A Mortal World Fraught with Change and Loss
How does this entry relate to Flux's full production of A Midsummer Night's Dream?
Things are not good in Athens.
It's important to say that, right off the bat. Theseus, after jilting the Amazon princess Antiope, abducts their Queen Hippolyta. A war ensues between Athens and the Amazons, and while Athens eventually wins, the cost is the Amazon's way of life and many lives on both sides.
"Hippolyta, I wooed thee with my sword,
And won thy love, doing thee injuries"
(Aaron Michael Zook as Theseus, Frederique Nahmani as Hippolyta. Photo: Heather Cohn.)
How can this 'happy' marriage seem anything more than a ceremonial rape? It is no wonder that Hippolyta sees the moon as a drawn bow aimed at her, and Theseus must ask "What cheer, my love?"
Then Egeus comes in, demanding his daughter marry Demetrius or die; a fate mitigated only somewhat by Theseus in his proposal she join the nunnery.
(David Douglas Smith as Egeus, Photo: Isaiah Tanenbaum)
And according to Titania, her war with Oberon has created a series of horrific natural disasters that have led to famine, fields full of flocks dead from sheep-sickness, drought and flooding, disease, and the ruin of the countryside.
War, starvation, plague, rape, and a state that will not allow the pursuit of happiness; this is how Shakespeare opens his comedy; and we do the complexity of the this play a disservice to smooth that over. Instead, we should take Lysander's rhapsody on the impossibility of love in such a world seriously:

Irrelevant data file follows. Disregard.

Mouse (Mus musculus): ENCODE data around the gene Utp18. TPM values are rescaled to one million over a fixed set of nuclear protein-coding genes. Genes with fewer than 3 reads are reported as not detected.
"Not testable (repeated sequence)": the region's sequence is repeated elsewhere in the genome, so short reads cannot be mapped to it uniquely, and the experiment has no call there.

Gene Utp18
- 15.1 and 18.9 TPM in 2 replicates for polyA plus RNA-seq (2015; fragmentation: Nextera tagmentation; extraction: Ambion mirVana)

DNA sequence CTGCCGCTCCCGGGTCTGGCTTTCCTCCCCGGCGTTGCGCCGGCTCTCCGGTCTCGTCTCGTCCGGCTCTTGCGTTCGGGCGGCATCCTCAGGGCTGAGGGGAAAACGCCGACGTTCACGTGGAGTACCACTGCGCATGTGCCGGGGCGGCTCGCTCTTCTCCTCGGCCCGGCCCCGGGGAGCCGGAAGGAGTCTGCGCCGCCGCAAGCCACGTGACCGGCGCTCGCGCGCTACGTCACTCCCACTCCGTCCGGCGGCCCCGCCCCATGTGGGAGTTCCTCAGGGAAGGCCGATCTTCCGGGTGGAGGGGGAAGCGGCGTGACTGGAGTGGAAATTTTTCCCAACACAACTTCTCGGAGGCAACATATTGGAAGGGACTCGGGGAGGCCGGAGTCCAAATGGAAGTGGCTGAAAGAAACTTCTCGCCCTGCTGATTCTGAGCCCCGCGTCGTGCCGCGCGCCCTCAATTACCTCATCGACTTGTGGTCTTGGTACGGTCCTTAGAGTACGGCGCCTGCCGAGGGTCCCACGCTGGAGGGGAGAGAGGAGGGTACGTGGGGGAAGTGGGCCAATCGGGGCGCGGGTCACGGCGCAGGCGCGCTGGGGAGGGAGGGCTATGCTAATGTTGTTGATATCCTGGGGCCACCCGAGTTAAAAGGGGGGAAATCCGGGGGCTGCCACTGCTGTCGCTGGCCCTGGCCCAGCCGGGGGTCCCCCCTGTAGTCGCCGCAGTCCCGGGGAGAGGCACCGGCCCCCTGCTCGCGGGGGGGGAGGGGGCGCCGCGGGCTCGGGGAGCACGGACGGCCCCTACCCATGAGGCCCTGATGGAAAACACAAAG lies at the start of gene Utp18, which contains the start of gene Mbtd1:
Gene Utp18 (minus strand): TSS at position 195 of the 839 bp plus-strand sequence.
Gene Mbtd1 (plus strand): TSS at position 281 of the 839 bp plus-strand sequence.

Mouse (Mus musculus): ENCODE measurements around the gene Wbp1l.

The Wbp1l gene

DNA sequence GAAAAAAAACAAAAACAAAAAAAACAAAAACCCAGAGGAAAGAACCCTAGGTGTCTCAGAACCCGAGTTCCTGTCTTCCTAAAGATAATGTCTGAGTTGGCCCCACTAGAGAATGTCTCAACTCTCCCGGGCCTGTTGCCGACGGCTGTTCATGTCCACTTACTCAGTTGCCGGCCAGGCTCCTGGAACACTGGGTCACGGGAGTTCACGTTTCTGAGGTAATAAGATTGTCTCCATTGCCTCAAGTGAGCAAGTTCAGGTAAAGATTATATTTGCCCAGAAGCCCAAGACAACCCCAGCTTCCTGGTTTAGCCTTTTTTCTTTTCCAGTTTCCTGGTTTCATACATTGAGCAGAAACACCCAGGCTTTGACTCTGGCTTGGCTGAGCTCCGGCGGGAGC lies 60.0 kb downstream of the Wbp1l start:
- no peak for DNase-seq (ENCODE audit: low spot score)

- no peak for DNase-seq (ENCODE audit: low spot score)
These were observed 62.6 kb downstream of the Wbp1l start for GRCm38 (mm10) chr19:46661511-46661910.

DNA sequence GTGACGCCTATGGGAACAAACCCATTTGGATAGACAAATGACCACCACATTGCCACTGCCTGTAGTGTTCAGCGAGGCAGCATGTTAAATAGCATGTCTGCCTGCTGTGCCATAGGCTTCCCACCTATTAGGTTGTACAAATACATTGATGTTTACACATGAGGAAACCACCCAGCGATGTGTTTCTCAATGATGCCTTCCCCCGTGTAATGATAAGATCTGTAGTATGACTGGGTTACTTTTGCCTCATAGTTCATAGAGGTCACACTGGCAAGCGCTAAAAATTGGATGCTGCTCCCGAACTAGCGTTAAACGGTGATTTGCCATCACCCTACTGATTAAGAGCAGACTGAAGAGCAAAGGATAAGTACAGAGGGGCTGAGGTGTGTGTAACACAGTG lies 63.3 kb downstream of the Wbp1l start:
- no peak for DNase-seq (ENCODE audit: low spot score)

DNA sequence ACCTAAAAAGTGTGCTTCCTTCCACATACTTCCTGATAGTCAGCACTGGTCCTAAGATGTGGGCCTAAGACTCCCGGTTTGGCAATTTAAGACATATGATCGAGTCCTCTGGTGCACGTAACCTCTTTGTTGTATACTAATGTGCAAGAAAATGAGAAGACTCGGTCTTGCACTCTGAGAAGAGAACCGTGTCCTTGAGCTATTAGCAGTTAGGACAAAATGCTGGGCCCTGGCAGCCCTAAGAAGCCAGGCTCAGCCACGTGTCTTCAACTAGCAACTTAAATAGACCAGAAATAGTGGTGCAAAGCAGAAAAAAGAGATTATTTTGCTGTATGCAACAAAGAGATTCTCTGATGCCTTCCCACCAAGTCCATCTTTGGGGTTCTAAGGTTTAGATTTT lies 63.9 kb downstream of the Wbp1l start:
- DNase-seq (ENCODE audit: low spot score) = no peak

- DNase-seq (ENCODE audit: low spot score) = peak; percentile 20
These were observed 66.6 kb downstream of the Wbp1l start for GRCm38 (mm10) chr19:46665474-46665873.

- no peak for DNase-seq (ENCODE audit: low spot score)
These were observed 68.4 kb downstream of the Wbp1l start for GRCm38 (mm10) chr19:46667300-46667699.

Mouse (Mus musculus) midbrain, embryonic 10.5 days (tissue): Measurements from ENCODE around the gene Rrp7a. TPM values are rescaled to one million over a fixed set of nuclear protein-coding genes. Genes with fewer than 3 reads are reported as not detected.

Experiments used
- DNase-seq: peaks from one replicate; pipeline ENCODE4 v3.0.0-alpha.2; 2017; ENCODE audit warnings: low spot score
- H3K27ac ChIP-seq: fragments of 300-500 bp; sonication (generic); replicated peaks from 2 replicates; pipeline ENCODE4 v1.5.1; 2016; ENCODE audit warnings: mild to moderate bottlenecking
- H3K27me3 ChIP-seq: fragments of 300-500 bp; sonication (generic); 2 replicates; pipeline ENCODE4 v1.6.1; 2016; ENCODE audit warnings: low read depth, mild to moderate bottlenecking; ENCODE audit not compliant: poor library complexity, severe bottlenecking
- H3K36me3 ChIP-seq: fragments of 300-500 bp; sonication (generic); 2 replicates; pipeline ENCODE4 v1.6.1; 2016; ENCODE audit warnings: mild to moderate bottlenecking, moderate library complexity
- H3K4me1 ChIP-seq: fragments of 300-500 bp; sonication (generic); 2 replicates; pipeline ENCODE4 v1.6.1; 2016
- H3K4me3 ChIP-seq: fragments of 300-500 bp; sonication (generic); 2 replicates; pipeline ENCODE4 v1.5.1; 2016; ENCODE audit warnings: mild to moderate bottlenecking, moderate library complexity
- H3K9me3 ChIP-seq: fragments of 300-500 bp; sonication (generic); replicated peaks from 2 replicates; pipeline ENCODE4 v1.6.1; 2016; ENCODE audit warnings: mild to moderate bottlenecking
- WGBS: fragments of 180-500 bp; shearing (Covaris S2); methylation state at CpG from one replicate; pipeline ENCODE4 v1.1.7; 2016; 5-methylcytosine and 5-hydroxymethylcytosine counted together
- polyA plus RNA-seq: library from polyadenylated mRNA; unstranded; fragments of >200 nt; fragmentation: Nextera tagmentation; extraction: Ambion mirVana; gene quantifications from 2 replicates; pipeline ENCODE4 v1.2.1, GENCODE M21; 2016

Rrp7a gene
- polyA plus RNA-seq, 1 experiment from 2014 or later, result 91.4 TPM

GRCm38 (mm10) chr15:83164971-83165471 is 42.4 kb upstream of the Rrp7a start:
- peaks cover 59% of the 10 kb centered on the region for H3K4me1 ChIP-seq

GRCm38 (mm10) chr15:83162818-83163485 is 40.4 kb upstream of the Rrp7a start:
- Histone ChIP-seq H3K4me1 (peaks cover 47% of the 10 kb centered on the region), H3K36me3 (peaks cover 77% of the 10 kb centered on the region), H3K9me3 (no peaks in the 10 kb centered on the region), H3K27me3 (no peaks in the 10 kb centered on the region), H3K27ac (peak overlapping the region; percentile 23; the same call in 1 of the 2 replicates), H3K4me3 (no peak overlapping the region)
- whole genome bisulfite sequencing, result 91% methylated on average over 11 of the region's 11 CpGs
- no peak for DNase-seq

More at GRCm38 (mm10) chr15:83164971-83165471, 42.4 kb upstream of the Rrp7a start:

Or if there were a sympathy in choice,
War, death, or sickness, did lay siege to it;
Making it momentary, as a sound:
Swift as a shadow, short as any dream,
Brief as the lightning in the collied night,
That (in a spleen) unfolds both heaven and earth;
And ere a man hath power to say, behold,
The jaws of darkness do devour it up:
So quick bright things come to confusion.
That such a world can be brought to harmony in the natural (fairy), domestic (lovers) and political (royals) spheres is nothing short of magic; and the darker we set the curse at the beginning of the play, the more surprising and well-earned the eventual blessing.
And the more dangerous and fraught with limits we make the human world, the more dazzling and dangerous we make the limitlessness of the fairy world; and the more sublime their union in the bower of Titania and Bottom becomes.